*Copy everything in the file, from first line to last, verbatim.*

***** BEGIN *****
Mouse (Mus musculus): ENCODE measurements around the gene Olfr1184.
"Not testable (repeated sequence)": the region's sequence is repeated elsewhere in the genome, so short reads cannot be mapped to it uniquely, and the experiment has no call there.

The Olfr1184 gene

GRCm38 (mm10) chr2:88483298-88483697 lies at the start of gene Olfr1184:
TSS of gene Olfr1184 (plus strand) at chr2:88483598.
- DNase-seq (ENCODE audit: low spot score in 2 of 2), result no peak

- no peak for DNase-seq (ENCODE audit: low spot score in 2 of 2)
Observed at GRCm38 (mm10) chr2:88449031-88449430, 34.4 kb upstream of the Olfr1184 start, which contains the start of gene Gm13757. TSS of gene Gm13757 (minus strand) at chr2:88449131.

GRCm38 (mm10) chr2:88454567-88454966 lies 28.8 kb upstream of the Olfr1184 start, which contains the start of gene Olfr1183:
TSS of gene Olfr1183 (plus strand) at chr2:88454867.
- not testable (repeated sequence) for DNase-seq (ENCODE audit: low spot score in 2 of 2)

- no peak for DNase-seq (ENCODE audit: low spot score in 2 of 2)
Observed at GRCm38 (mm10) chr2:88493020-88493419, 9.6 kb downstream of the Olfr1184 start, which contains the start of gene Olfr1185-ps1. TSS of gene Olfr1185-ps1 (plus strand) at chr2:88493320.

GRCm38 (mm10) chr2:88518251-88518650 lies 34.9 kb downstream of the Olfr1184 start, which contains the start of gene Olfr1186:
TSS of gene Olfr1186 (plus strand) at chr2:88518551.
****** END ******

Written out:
Mouse (Mus musculus): ENCODE measurements around the gene Olfr1184.
"Not testable (repeated sequence)": the region's sequence is repeated elsewhere in the genome, so short reads cannot be mapped to it uniquely, and the experiment has no call there.

The Olfr1184 gene

GRCm38 (mm10) chr2:88483298-88483697 lies at the start of gene Olfr1184:
TSS of gene Olfr1184 (plus strand) at chr2:88483598.
- DNase-seq (ENCODE audit: low spot score in 2 of 2), result no peak

- no peak for DNase-seq (ENCODE audit: low spot score in 2 of 2)
Observed at GRCm38 (mm10) chr2:88449031-88449430, 34.4 kb upstream of the Olfr1184 start, which contains the start of gene Gm13757. TSS of gene Gm13757 (minus strand) at chr2:88449131.

GRCm38 (mm10) chr2:88454567-88454966 lies 28.8 kb upstream of the Olfr1184 start, which contains the start of gene Olfr1183:
TSS of gene Olfr1183 (plus strand) at chr2:88454867.
- not testable (repeated sequence) for DNase-seq (ENCODE audit: low spot score in 2 of 2)

- no peak for DNase-seq (ENCODE audit: low spot score in 2 of 2)
Observed at GRCm38 (mm10) chr2:88493020-88493419, 9.6 kb downstream of the Olfr1184 start, which contains the start of gene Olfr1185-ps1. TSS of gene Olfr1185-ps1 (plus strand) at chr2:88493320.

GRCm38 (mm10) chr2:88518251-88518650 lies 34.9 kb downstream of the Olfr1184 start, which contains the start of gene Olfr1186:
TSS of gene Olfr1186 (plus strand) at chr2:88518551.